Skip to Content

Insect: Spittle bug, Rain tree bug, Froghopper

Find, identify & discuss the insects of SANParks
User avatar
tiggercat
Posts: 273
Joined: Sat Feb 07, 2009 8:04 am
Location: west coast East London...(SA)

Insect: Spittle bug, Rain tree bug, Froghopper

Unread postby tiggercat » Mon Oct 19, 2009 4:29 pm

Image

Does anyone have any idea what these little guys are ??
I discovered a big "bunch" of them in a coral tree in our garden last week, and they were covered in a foam nest, and today a couple have moved slightly away from the group but they are still making foam to cover themselves with individually. They are about 1 -2 cm long.
Ive never seen anything like them before, so Im hoping someone else has !!

User avatar
tiggercat
Posts: 273
Joined: Sat Feb 07, 2009 8:04 am
Location: west coast East London...(SA)

Re: BUG ID ???

Unread postby tiggercat » Mon Oct 19, 2009 4:37 pm

Here's one of the group in their foam nestImage

User avatar
Imberbe
Distinguished Virtual Ranger
Distinguished Virtual Ranger
Posts: 14503
Joined: Wed Aug 31, 2005 12:28 am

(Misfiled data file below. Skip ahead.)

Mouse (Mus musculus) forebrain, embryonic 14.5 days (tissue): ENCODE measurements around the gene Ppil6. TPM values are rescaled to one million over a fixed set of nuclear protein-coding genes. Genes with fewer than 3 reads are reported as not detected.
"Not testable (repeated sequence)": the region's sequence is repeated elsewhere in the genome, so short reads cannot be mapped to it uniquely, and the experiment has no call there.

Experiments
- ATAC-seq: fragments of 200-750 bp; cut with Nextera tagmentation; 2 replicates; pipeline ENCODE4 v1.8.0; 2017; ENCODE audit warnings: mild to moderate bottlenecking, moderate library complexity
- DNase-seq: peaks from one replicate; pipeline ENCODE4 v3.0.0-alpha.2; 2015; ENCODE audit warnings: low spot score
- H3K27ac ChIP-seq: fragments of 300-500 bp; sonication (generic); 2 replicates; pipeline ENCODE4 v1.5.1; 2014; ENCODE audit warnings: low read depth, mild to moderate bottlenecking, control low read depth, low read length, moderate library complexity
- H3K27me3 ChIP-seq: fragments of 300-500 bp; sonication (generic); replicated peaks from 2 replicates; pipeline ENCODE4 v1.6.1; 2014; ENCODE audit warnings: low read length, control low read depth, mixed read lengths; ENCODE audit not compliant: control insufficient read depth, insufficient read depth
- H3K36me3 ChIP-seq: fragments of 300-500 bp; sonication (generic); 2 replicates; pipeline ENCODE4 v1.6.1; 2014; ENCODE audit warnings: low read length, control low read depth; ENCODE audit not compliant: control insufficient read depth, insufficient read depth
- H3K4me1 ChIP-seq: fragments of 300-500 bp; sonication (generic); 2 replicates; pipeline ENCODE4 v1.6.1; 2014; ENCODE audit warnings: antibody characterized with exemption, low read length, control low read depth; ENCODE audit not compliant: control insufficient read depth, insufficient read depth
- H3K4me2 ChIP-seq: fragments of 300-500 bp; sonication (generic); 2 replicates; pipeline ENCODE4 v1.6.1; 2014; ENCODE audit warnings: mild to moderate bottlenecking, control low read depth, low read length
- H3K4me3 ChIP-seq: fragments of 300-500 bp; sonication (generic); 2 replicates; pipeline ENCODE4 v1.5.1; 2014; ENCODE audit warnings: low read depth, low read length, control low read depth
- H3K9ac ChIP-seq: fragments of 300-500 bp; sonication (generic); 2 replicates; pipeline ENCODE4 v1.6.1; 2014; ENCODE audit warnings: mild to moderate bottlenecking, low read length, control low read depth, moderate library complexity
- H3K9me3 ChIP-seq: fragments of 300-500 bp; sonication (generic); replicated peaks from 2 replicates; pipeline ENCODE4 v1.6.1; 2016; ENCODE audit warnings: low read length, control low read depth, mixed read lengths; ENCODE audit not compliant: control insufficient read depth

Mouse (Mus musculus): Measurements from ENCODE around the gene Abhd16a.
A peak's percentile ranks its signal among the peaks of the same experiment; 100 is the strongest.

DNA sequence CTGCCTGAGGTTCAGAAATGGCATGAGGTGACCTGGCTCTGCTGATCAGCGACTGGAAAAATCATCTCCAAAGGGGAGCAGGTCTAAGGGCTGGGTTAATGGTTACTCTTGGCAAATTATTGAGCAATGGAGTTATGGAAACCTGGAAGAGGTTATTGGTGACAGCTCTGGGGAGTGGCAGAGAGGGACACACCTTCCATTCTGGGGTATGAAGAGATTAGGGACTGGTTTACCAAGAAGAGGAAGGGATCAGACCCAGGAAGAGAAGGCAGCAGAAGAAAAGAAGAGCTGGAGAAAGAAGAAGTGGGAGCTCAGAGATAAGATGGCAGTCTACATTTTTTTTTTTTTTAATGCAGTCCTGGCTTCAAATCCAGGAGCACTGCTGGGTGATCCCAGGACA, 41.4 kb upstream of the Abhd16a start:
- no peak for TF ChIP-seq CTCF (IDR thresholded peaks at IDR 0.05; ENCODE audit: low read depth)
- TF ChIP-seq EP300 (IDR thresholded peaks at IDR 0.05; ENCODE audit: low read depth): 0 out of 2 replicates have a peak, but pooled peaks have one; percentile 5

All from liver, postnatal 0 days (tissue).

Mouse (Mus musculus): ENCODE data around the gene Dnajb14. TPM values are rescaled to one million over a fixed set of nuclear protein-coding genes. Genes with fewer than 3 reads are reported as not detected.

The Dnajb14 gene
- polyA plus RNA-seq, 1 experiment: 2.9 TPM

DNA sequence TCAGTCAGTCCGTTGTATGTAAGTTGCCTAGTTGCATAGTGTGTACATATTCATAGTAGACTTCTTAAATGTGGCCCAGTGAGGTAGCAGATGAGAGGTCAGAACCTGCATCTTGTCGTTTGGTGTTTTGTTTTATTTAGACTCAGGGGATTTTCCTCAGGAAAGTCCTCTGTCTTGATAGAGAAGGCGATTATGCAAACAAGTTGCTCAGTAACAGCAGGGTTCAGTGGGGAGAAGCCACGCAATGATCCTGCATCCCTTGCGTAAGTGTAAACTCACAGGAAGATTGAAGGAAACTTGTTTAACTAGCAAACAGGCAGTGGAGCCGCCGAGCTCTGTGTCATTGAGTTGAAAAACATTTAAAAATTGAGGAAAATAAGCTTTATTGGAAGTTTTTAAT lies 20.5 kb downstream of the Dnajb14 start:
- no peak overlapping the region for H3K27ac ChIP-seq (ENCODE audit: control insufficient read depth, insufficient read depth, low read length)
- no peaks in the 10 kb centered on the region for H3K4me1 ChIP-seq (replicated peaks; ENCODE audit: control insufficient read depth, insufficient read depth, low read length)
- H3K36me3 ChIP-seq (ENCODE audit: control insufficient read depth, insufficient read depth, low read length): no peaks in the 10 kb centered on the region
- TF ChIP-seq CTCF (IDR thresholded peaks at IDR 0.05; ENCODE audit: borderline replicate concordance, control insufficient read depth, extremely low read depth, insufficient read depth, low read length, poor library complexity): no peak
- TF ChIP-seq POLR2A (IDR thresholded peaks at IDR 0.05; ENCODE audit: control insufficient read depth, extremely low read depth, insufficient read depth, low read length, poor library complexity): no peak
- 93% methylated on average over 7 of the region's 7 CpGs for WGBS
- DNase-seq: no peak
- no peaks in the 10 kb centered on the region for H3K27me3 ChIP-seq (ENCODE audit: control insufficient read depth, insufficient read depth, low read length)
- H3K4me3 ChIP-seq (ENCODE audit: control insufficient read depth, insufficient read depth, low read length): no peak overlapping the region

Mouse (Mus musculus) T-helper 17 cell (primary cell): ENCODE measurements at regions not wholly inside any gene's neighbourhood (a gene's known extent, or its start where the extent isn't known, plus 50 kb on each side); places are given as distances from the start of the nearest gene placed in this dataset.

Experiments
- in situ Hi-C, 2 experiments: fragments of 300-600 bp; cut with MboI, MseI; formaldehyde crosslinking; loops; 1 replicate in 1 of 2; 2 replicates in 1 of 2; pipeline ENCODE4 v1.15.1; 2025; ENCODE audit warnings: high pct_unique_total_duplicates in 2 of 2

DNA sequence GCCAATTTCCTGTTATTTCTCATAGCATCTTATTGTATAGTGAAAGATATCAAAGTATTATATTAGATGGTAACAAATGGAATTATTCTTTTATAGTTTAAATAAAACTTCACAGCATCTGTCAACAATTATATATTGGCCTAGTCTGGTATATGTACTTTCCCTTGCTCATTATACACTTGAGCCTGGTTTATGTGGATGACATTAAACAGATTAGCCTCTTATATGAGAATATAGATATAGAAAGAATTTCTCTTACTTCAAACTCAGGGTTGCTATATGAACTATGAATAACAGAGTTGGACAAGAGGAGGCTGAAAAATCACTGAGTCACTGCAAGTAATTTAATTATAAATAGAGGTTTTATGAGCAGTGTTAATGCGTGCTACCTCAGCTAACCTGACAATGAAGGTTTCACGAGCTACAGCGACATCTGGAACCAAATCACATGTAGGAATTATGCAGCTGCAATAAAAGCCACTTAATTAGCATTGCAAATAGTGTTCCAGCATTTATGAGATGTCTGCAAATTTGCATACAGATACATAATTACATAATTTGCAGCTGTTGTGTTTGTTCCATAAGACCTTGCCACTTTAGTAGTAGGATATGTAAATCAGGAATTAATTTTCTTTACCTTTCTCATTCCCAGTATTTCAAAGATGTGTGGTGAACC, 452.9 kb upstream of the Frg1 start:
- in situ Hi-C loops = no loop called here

Location: Pretoria, RSA

Re: BUG ID ???

Unread postby Imberbe » Mon Oct 19, 2009 5:06 pm

It is a spittle bug, also known as a rain tree bug. The name is derived from the fluid they exude which can be seen as spittle or even rain when heavy infestations occur.

They suck the sap from the trees as their food. With the excess fluid, they create a foam nest, that protects them against predators. Both adults and nymphs do this. These on your photos are still nymphs. They can reach 30 - 35 mm.

They target Rain trees, but also Tipuanas, Acacias and the Rhus family amongst others.
Imberbe = Combretum imberbe = Leadwood = Hardekool = The spirit of the Wildernis!

Want to know more about the SANParks Honorary Rangers? Visit www.sanparksvolunteers.org


One positive deed is worth more than a thousand critical words.

User avatar
Dotty
Senior Virtual Ranger
Senior Virtual Ranger
Posts: 19663
Joined: Fri Feb 17, 2006 9:09 pm
Location: another national park.. in England

Re: BUG ID ???

Unread postby Dotty » Mon Oct 19, 2009 5:51 pm

Thanks Imberbe interesting :clap: Here in the UK we call it the Cuckoo Spit (it arrives around the same time as the cuckoo) but it is a very plain little green bug.